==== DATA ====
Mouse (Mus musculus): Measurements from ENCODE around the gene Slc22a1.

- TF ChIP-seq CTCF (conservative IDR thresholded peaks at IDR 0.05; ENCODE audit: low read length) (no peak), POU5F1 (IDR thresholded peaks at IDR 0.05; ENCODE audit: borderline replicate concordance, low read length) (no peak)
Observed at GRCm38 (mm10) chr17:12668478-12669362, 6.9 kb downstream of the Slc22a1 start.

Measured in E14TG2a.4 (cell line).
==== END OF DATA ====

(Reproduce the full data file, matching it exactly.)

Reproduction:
Mouse (Mus musculus): Measurements from ENCODE around the gene Slc22a1.

- TF ChIP-seq CTCF (conservative IDR thresholded peaks at IDR 0.05; ENCODE audit: low read length) (no peak), POU5F1 (IDR thresholded peaks at IDR 0.05; ENCODE audit: borderline replicate concordance, low read length) (no peak)
Observed at GRCm38 (mm10) chr17:12668478-12669362, 6.9 kb downstream of the Slc22a1 start.

Measured in E14TG2a.4 (cell line).